The Sidekick

Best FriendsThe sidekick.  The best friend.  The partner in crime.  The Conscience.  The angel and devil on the other end of your phone call.

Whatever you call it, everyone needs one of those friends you can say anything to, and get an honest opinion from.  Someone you can hang out with, someone who will support you even when you are being stupid, someone who will tell you when you are being ridiculous.  I have a couple.

So why is it so hard for me to put those characters in my books?  I am very bad at being focused on my main two characters, who are busy falling in love and moving toward that happily-ever-after.  If there are other characters, they are ancillary at best, simply characters who appear because some plot twist needs to be advances.  There might be a villain (there is always a villain in my stories) but that’s not what I’m talking about.

Why is it so hard to write in that best friend?  In writing terms, that extra character can really provide some conflict and movement in a story.  No one lives in a vacuum that includes only themselves.  There is interaction everywhere.  Why do we only see occasional entrances with very quick exits from these ancillary characters?  I often have to remind myself to go back in and add some more people, and to build a “best friend” or at least a sister or family member that is going to show up regularly in the story.  The lack of doing so is what I feel is one of my major flaws as a story-teller.

How do you handle the side-kick in your novels?  Do you feel that character is important, and if so, what role do you see them playing?  Do you have any tips for me to get these people in my stories regularly?  It is definitely something I struggle with!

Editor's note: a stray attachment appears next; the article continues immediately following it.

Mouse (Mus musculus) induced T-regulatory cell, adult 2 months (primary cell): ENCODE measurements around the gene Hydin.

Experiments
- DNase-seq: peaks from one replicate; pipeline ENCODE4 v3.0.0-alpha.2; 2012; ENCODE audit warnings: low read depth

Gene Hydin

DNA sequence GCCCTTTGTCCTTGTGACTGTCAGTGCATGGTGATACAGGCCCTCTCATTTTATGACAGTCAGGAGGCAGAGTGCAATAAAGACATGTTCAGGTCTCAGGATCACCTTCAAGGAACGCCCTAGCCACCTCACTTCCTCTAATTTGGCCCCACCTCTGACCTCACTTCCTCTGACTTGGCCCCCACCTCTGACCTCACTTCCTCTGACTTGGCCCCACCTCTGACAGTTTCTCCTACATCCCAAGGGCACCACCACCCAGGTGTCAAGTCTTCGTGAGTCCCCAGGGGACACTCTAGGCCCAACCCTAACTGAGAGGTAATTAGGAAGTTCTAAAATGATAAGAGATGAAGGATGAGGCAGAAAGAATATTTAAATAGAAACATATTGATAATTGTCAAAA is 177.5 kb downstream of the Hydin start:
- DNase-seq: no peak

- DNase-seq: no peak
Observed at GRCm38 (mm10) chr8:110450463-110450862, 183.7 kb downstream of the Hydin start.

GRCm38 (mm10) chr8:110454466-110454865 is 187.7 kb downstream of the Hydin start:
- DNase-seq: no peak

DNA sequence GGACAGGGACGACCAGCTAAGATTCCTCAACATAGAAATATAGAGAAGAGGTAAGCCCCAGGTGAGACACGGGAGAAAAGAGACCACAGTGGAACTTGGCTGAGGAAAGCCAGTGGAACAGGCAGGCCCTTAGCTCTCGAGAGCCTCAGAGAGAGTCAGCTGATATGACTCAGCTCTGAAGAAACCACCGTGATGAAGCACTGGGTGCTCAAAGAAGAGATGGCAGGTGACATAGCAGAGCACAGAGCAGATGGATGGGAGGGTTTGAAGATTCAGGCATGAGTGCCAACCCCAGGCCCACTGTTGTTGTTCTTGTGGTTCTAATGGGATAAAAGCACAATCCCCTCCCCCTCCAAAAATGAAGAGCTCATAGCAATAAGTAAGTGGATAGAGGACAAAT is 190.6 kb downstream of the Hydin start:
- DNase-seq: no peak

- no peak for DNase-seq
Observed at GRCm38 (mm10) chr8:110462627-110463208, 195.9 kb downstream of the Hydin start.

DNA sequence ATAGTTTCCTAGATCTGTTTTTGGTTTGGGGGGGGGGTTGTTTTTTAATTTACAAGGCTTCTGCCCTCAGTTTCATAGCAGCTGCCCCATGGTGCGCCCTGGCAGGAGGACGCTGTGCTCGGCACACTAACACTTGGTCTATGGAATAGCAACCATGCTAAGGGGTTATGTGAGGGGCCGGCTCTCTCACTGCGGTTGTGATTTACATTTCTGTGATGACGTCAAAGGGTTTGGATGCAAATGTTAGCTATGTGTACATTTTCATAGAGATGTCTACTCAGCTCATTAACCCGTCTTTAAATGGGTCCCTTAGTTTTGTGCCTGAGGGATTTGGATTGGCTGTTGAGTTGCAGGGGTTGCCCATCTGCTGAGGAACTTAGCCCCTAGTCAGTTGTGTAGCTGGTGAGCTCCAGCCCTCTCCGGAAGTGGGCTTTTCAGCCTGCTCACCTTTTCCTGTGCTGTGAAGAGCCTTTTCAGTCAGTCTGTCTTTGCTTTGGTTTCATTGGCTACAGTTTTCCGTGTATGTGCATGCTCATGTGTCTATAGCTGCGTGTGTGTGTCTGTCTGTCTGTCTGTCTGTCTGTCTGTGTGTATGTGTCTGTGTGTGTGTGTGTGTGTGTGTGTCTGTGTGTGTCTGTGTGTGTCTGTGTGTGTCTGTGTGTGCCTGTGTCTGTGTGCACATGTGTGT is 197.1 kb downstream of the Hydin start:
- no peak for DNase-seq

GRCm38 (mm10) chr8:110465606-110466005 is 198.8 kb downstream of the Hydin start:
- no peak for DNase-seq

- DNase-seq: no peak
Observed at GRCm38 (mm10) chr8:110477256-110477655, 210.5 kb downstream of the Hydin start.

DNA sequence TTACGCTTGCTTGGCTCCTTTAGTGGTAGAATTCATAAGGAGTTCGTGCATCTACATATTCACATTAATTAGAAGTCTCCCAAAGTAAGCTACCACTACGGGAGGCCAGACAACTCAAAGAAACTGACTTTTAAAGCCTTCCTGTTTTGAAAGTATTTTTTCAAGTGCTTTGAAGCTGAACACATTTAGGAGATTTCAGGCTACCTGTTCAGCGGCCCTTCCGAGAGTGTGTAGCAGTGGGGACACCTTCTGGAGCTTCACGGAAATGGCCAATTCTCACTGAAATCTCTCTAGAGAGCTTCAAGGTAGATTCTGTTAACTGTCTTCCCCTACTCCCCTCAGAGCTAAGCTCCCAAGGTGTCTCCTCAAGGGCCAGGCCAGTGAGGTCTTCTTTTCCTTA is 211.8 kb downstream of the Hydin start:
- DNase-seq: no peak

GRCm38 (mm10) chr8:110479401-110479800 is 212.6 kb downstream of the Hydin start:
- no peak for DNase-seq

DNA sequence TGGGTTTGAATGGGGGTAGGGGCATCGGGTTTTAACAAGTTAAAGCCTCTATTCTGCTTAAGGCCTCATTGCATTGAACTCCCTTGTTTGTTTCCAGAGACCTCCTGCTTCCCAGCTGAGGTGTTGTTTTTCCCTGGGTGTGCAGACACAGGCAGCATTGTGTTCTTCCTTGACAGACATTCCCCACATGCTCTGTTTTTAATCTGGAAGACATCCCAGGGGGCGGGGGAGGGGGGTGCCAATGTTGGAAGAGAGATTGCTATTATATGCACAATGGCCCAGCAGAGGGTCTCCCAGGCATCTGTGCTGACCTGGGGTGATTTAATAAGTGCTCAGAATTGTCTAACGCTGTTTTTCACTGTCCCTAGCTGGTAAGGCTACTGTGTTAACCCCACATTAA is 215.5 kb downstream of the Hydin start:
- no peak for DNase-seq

4 thoughts on “The Sidekick

  1. Interesting issue. I never seem to struggle with the sidekick. They always seem to come to me naturally. My main problem is relying on them too much. I suspect few men reveal as much to their buddies as my heroes do with theirs and I tend to make the sidekick too astute and helpful. Sometimes they make the hero look a bit dense. Another trouble with strong sidekicks is that they tend to introduce subplots that are a pain in the butt to resolve. In my current book, the heroine’s “sidekick” is the victim of attempted murder and now I have to figure out how to work in the clues to make the mystery part work. You’re right that sidekicks add depth and complexity to a story, but be careful what you wish for. Sooner or later you’ll end up with a sidekick who takes over the book!

    • That could be a problem, Mary! Since I’m so bad at putting them in in the first place, I’m not likely to have one take over the story. But I will have to be careful. Characters often come up with their own ideas!

  2. This is a great topic. I think about whether the best friend is necessary for the story. To me it depends on how much of a loner/independent type/ the main H/h characters are as well. It depend also on the herione’s job, family, living situation who is naturally in her circle. Then it arises organically but also serves to move the plot.

    • My heroines and heroes are always loners, which, if you think about it, is pretty unnatural. I’m pretty much a loaner, but even I have friends that I talk to regularly. 🙂 So trying to be better about making people more “normal” in my stories.

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